Travel Log 1: “Laying a Foundation” by Daniela Scotto. Morristown, New Jersey

With now only a little over a week left before I take off and leave what is familiar and enter the uncertain, I am unsure of how exactly I am feeling. The world is an interesting place, something in which is unpredictable and vast. I must be honest, I reached my moments of cold feet in the months leading up to this experience. Fear took over my mind; fear of national threats that occur far too often today, fear of being separated from my loved ones and friends, and fear of preparing for such a monumental time in my life. However, I am happy to say that I overcame this fear and ultimately set my best foot forward ready for what’s to come.

Being that so much has happened over the past few months, the workshops completed for this course seem as if they took place so long ago. However, I recall having an abundance of thoughts and feelings on that early Saturday morning. First, of course, I was tired and quit frankly not too thrilled to be spending an entire day indoors preparing for a course. With a naïve mindset, I was sure I knew everything I needed, as I have previously traveled and had siblings go abroad. Much to my surprise, I was proven wrong from the moment the workshop began. This was when my study abroad experience truly began, as I learned a great deal regarding the personal changes one goes through when overseas, things in which I have never previously thought of during my family travels. An abroad experience is a rite of passage; this goes far beyond the photographs that are taken, the stamps accumulated, and the number of art museums visited. On the other hand, it is embodied by the life transitions in which one undergoes.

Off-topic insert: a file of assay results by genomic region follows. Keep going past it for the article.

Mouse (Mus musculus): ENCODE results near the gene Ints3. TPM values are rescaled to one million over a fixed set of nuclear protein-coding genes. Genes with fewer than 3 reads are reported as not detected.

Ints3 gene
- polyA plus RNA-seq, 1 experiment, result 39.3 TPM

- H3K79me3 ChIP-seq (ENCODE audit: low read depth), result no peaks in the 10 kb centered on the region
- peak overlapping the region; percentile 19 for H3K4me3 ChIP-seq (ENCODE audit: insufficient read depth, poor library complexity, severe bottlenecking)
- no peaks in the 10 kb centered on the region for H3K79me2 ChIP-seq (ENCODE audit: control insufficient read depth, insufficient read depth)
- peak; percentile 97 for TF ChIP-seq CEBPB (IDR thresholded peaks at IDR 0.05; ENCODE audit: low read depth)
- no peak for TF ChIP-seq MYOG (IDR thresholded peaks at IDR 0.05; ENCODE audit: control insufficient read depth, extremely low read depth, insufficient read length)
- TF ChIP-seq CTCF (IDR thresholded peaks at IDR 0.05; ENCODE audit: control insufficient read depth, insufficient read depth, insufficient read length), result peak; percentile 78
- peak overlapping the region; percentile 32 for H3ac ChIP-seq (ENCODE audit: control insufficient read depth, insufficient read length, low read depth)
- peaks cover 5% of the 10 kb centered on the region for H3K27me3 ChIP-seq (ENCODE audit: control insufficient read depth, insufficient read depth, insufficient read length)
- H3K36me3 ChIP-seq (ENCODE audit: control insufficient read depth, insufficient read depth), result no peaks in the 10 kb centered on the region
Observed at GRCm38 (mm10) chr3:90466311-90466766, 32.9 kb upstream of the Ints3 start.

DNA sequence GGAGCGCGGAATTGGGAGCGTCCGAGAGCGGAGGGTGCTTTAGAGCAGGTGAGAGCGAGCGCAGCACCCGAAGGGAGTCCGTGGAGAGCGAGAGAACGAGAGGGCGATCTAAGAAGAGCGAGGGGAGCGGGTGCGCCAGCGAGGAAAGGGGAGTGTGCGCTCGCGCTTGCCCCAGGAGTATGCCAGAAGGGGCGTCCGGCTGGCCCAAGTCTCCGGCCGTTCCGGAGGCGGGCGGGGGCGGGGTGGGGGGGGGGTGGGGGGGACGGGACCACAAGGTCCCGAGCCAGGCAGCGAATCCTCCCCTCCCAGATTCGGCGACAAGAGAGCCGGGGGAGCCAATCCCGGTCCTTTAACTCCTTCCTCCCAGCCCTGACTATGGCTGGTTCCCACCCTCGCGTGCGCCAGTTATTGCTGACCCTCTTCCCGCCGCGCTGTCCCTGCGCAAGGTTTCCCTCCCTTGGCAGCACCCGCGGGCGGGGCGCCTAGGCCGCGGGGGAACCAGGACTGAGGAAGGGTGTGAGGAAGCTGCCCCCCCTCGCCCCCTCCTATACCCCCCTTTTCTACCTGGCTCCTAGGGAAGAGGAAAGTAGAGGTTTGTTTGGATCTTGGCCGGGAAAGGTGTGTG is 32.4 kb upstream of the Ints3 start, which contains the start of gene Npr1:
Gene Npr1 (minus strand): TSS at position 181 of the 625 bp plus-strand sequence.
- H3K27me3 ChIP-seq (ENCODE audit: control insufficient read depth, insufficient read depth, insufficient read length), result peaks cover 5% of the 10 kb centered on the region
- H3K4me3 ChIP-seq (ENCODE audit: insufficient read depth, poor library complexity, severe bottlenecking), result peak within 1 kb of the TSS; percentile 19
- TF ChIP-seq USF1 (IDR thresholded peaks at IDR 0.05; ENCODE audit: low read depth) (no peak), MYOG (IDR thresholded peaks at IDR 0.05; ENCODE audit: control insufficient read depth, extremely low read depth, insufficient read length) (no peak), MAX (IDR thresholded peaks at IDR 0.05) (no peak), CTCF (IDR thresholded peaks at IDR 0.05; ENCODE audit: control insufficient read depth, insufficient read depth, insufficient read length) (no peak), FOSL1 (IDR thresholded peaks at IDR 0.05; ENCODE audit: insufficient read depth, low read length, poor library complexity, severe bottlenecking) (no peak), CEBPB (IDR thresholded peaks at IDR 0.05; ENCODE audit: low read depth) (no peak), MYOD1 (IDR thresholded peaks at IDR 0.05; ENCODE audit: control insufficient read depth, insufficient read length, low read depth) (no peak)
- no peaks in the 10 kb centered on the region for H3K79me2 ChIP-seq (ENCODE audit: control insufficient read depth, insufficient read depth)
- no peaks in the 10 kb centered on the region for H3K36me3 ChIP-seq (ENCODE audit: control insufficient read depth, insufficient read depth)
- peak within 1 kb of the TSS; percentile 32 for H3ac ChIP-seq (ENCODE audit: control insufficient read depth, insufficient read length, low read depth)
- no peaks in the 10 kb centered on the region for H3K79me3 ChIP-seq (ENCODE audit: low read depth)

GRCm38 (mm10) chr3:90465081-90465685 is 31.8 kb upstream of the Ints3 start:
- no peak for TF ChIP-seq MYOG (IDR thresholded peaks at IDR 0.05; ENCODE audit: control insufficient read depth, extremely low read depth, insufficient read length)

The concept of separation is one in which resonated with me because I think that it is a great reflection of how many young adults must feel when traveling abroad. We feel vulnerable when leaving our old status and what is accustomed behind. However, there is also a sense of positivity and excitement, knowing that the doors have opened for new opportunities to arise. I believe that the concept of separation and the vulnerability it comes with is what largely contributed to my sense of fear in the months leading up to my departure. Another concept that I resonated with was the idea of tricksters and communitas. I thought that this concept truly relates beyond the study abroad experience, which is what I really liked about it. In almost every situation one faces, there will always be something in which interferes or complicates one’s transition. However, it is one’s communitas, or friends facing similar challenges, in which help he or she get through these challenges successfully. This concept was somewhat calming, knowing that I will find trusting communitas abroad, just as I have done during my transition here at Quinnipiac University.